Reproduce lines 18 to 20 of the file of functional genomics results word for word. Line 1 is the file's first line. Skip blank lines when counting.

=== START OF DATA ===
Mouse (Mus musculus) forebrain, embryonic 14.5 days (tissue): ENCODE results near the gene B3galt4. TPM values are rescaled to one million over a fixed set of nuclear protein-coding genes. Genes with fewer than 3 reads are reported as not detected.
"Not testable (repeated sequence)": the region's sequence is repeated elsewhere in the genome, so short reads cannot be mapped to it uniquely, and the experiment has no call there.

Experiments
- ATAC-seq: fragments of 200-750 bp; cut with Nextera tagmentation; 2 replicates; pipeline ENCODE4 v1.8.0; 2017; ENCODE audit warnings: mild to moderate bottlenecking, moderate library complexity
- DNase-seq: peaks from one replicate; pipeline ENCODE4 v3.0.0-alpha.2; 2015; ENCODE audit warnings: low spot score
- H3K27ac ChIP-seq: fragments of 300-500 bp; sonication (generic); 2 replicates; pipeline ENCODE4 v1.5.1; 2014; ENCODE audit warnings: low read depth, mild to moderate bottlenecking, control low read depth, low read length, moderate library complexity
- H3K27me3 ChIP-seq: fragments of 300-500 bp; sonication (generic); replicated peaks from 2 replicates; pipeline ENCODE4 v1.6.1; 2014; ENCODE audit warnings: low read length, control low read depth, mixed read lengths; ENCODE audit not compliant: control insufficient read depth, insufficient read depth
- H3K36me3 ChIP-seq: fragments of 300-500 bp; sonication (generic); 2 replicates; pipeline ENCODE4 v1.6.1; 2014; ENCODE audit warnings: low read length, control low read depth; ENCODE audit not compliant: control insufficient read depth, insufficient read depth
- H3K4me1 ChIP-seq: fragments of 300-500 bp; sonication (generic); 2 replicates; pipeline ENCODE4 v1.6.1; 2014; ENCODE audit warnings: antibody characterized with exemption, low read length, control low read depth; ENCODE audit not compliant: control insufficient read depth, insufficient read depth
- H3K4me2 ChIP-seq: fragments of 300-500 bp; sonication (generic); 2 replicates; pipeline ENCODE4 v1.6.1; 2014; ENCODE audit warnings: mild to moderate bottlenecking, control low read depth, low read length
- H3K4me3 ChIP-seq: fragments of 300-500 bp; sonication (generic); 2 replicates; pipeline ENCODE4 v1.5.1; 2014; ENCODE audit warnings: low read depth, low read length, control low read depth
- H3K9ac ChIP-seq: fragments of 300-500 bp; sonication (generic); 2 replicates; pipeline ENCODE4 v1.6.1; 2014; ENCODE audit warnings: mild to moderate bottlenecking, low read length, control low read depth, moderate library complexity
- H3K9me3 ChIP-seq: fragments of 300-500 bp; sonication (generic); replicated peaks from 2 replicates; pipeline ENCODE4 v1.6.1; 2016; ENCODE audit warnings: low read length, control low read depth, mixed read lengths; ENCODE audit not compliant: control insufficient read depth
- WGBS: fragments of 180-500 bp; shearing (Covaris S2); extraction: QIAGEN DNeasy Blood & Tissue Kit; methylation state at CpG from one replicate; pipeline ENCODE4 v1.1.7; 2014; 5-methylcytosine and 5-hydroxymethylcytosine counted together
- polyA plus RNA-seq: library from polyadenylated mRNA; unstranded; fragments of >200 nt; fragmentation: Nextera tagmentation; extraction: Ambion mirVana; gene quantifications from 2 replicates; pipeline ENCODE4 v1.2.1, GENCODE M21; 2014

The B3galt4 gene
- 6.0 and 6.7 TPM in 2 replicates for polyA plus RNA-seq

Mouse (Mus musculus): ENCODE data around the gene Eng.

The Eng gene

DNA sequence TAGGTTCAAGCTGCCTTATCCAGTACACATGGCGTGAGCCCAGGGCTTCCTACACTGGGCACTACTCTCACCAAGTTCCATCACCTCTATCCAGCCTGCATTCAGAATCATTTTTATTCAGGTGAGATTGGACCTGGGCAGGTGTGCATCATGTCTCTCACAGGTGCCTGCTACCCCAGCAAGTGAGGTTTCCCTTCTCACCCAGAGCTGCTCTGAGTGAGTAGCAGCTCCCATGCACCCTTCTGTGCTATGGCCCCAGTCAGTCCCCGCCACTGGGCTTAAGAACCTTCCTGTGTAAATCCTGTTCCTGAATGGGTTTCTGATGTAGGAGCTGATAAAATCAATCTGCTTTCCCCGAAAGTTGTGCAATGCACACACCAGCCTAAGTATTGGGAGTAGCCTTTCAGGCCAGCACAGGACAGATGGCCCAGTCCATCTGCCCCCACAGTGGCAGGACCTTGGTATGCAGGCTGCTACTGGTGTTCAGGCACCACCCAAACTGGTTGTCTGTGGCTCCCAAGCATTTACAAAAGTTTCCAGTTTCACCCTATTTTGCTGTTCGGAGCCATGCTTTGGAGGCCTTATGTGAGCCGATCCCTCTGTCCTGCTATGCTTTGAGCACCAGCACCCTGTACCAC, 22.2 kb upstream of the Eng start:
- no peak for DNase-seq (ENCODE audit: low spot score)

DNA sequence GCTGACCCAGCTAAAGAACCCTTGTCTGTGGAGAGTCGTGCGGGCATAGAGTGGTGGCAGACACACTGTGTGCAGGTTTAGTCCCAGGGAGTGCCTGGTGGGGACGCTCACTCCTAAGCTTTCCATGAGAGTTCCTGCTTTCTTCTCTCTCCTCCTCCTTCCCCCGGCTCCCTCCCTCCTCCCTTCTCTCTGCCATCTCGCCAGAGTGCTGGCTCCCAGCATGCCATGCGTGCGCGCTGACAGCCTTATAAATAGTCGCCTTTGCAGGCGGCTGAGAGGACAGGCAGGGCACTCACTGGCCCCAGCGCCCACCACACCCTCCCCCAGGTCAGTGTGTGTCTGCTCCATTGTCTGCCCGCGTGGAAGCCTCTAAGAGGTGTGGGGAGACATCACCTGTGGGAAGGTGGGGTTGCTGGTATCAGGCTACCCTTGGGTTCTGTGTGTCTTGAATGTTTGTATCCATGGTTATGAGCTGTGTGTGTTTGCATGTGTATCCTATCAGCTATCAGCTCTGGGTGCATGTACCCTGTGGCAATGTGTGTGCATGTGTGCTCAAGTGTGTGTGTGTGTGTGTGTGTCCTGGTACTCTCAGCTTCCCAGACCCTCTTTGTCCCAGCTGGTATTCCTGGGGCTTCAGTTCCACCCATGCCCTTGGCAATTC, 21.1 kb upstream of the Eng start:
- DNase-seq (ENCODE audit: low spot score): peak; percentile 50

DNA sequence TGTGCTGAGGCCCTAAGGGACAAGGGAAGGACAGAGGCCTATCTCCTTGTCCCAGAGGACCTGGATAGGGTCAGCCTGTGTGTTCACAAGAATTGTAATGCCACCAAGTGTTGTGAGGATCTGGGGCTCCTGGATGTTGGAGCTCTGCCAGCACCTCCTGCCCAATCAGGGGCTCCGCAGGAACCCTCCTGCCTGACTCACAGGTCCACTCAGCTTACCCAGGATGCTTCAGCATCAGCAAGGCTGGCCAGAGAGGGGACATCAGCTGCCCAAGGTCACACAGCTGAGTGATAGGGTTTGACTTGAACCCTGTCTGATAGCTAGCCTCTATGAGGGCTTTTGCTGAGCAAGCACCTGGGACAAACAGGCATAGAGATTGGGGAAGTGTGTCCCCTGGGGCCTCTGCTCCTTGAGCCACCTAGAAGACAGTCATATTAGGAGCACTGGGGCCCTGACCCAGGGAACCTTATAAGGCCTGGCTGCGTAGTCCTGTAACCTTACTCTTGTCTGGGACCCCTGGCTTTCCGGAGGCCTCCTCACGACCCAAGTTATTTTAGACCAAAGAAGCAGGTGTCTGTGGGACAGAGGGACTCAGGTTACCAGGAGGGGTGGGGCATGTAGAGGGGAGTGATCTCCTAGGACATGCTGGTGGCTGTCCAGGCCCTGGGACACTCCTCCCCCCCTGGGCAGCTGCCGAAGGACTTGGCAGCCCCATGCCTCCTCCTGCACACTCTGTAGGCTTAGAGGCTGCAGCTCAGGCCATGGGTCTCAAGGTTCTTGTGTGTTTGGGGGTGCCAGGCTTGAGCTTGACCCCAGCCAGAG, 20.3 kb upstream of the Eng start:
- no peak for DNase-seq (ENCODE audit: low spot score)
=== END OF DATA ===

Mouse (Mus musculus): ENCODE data around the gene Eng.

The Eng gene

DNA sequence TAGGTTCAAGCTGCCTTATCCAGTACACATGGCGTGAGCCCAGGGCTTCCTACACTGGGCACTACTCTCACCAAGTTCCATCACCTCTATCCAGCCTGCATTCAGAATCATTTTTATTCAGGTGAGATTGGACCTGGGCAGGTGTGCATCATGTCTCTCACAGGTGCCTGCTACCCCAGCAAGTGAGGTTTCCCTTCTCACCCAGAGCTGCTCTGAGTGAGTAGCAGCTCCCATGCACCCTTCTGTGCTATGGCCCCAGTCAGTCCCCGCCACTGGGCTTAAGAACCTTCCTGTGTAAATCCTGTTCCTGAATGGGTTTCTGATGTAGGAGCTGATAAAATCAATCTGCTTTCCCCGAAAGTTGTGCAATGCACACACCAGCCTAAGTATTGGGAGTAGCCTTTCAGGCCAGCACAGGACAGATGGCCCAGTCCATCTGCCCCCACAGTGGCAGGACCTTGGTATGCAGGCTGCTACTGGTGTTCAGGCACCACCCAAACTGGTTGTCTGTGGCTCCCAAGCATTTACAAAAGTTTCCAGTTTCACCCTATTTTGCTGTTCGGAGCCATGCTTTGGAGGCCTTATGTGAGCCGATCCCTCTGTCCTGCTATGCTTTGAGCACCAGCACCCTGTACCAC, 22.2 kb upstream of the Eng start: